You can quite easily run containers in Podman without this Podman API even running. But the API is useful when you want other applications to be able to view and manage your containers. So, to make sure Cockpit can see your containers, start the API.
Fire up the Podman user service. Do this using
systemctl start with the
--user option (note how I don’t use
sudo for this, because I just want to run the user service, not the system-wide service):
systemctl start --user podman
To check it’s running properly, you can use
systemctl status --user podman:
● podman.service - Podman API Service Loaded: loaded (/usr/lib/systemd/user/podman.service; static) Active: active (running) since Wed 2020-12-30 17:01:36 GMT; 3min 32s ago TriggeredBy: ● podman.socket Docs: man:podman-system-service(1) Main PID: 2118593 (podman) Tasks: 32 (limit: 19003) Memory: 47.0M CPU: 1.631s CGroup: /email@example.com/podman.service ├─2118593 /usr/bin/podman --log-level=info system service └─2119312 /usr/bin/conmon --api-version 1 -c f3782a64753ebe5d80375dcb659faab0633471e4f332cf192>
Now we’re ready to log in and get going! Prepare to enter the cockpit.
Monitoring your Podman containers in Cockpit
To log in to Cockpit, go to this URL:
and you’ll get a login page that looks like this:
You’ll need to log in here with your normal Fedora credentials (username and password).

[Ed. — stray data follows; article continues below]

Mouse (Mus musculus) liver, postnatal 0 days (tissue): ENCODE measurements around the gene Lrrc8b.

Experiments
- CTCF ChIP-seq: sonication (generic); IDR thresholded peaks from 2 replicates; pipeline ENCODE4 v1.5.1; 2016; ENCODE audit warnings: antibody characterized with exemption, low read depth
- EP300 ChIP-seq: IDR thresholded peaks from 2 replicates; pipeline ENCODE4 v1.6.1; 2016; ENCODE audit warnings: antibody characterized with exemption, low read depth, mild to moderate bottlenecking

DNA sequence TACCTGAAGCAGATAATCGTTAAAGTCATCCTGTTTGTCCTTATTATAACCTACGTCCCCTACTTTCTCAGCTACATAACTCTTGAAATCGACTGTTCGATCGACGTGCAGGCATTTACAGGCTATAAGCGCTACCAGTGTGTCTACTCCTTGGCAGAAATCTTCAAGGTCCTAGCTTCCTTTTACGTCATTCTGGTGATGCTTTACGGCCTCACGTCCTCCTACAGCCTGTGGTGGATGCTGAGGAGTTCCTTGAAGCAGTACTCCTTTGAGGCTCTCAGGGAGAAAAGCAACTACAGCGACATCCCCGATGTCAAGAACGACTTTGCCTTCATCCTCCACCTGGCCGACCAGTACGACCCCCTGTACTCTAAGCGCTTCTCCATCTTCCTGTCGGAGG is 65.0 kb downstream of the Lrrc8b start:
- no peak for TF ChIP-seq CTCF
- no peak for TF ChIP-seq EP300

Check out your containers in the “Podman containers” view
The first port of call is the Podman containers view in Cockpit. You will see this view only if you’ve installed the
cockpit-podman package as described earlier.
Click on Podman containers in the left menu, then you’ll see your Containers listed.
For each container, you can click on the Arrow (>) to expand the view to see more information about the container.
For example, here’s all the info on my Nexus container I’m running. I can see the command which is running, the ports that are exposed, and the image:
It also gives you vital information like CPU and memory usage. You can use this to assess the health of your containers.
Moving across the tabs, you can also see the Logs, and the Console which we’ll look at next.
Get a console so you can run terminal commands in the container
Now this is a cool feature.
Need to do some debugging in a container, or run some commands?
In the Console tab, you will get a console in your web browser, which puts you right into the container. So, you can run some commands or do some debugging.
podman exec ... commands needed! You can treat this console like a terminal. You’ll have access to the shell inside the container.
Searching for an image
This is also a really cool feature. The ability to search container registries from your web browser!
In the Images section, click Get New Image:
Then you’ll get a web form where you can search for images from public registries. You can even choose exactly which registry you want to search - awesome and very useful.
Now you can just click the image you want, choose which tag, and download it.
I hope you liked my quick guide to monitoring Podman containers in a web browser, with the fantastic Cockpit.
Are you just getting started with container development on Fedora? Why not look at my guide to setting up a Kubernetes development environment on Fedora?